All these features combine to create a panel that’s actually great. Being OLED it means deep blacks and impressive contrast levels. Colours are vivid, dynamic range is impressive, and you don’t get any of that oversaturation that used to plague some older OLED screens. So whether you’re watching your favourite Netflix shows or gaming, the viewing experience is enjoyable. 

As we mentioned already, the Neo’s display does have curves towards the edges, but those are quite shallow. Despite the fact that content does curve around them, it doesn’t ruin the viewing experience, and you don’t tend to get those overly bright lines or excessive distortion.

It’s in gaming where you see a slightly less-than-flagship graphic performance from the screen, but this is related to processing more than screen output. A few times we launched various games we’d see some roughness and artefacts appearing around the edges of objects – such as around the big ‘3′, ‘2′, ‘1′ countdown numbers on Asphalt 9.  It seemed once the phone realised its processing resources should be used on playing that game, it sorted itself out and was sharp, colourful and responsive.

That responsiveness is a big draw for this phone too. The display has a 90Hz refresh rate, which means it can display up to 90 frames per second, so graphics are very smooth and fluid.

Performance & Battery

  • Snapdragon 765G processor
  • 12GB RAM/128GB storage
  • 4,025mAh battery 
  • 30W VOOC 4.0 fast-charging

For many, what makes a phone a mid-range device is the processor that powers it. Especially in the world of Android phones. If it’s not a Snapdragon 800-series chip, it’s not a flagship. Despite the fact we’ve seen numerous phones over the years use different chipsets and be just as capable of getting you through the day without any major hiccups.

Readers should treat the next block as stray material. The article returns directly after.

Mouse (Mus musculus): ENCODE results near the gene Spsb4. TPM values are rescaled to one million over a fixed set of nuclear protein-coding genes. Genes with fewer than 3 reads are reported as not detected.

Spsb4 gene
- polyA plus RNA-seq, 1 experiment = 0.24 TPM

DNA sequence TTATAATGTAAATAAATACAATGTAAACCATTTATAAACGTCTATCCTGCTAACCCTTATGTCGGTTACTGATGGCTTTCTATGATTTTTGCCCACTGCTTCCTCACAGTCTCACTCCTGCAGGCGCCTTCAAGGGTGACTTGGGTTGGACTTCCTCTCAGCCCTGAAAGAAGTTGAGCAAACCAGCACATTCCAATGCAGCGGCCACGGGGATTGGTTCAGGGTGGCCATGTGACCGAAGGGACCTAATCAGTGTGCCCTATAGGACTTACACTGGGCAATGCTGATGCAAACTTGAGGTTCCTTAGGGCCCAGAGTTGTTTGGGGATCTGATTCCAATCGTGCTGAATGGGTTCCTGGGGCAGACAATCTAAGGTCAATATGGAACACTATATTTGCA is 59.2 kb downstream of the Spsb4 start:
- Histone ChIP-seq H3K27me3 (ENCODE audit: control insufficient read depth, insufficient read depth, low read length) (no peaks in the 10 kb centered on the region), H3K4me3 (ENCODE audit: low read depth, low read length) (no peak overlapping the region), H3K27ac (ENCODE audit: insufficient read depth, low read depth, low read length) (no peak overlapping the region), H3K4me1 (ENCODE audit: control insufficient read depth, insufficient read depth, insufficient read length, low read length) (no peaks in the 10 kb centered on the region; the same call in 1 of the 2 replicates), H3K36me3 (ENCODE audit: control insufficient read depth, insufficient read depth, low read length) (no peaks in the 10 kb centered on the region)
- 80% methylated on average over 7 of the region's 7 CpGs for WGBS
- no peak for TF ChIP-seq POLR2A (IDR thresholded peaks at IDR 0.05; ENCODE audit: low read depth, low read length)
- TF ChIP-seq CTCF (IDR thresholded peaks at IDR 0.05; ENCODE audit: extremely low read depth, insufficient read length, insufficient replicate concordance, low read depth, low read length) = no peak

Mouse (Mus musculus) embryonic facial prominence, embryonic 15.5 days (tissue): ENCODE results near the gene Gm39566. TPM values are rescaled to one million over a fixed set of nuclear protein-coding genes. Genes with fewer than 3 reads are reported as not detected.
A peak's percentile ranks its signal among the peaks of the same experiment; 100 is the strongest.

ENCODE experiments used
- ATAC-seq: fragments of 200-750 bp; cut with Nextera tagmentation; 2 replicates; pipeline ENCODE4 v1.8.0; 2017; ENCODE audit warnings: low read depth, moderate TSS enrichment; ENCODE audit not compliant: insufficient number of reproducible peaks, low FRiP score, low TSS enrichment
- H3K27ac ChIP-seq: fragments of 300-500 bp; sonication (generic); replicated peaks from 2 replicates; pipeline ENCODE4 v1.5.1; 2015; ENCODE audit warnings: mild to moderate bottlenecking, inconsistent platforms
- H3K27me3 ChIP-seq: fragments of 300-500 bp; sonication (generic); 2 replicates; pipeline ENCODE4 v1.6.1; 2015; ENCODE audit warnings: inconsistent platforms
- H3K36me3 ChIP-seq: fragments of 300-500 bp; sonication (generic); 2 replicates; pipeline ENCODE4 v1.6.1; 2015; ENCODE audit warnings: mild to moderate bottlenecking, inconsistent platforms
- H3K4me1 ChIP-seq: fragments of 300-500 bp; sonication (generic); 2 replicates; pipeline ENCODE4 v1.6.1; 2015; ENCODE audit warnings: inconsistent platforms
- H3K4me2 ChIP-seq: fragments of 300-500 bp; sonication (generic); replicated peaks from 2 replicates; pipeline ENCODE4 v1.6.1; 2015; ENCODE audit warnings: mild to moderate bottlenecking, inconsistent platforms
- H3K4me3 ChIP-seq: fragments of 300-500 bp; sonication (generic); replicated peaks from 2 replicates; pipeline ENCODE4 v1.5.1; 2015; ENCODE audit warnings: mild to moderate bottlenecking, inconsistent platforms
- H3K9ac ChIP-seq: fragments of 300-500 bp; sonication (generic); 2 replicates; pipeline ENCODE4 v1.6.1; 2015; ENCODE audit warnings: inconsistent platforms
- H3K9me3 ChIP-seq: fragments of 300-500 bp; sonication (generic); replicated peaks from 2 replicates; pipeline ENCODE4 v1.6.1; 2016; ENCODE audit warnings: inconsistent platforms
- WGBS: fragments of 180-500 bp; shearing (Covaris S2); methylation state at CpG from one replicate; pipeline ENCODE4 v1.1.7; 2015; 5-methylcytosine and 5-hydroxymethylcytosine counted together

Inside the Find X2 Neo, you’ll find the processor that is fast becoming a manufacturer favourite: the Snapdragon 765G. It’s a set below the 865, but is equipped with 5G connectivity capabilities, and is still plenty fast enough. 

Launch any app on the Neo and it’ll load quickly. Touch gestures are immediately actioned thanks to that aforementioned fast refresh rate. When you’re scrolling through app menus, settings screen or switching between apps, it’s all done quickly without any real lag. 

Wi-Fi performance is strong too. In areas where some other phones seem to struggle to keep a strong, consistent data connection, the Neo just carries on. We weren’t able to test the 5G connection, being in a non-5G area.

As for the battery life, that’s been consistently good during our testing. It wasn’t a mind-blowing, long-lasting experience, but certainly good enough to get us through busy days. On our typical day with plenty of emails, social media and the odd spot of gaming and video streaming, we got to the end of the day with somewhere near 30 per cent left over. On light days, it was approaching 40 per cent. 

In modern-day terms, the 4,025mAh battery and its 30W wired charging aren’t the biggest or fastest around. But again, it’s plenty good enough. That 30W VOOC charging is the same as Oppo’s Warp Charge, and can easily get about 70 per cent of the battery refilled in half an hour. On days where you’ve forgotten to plug it in, that’s almost life-saving refill speed. It also means you don’t necessarily need to plug the phone in overnight – just do it in the morning while you’re getting ready for work.

A Note On Software

  • ColorOS 7 skin over Google Android 10 operating system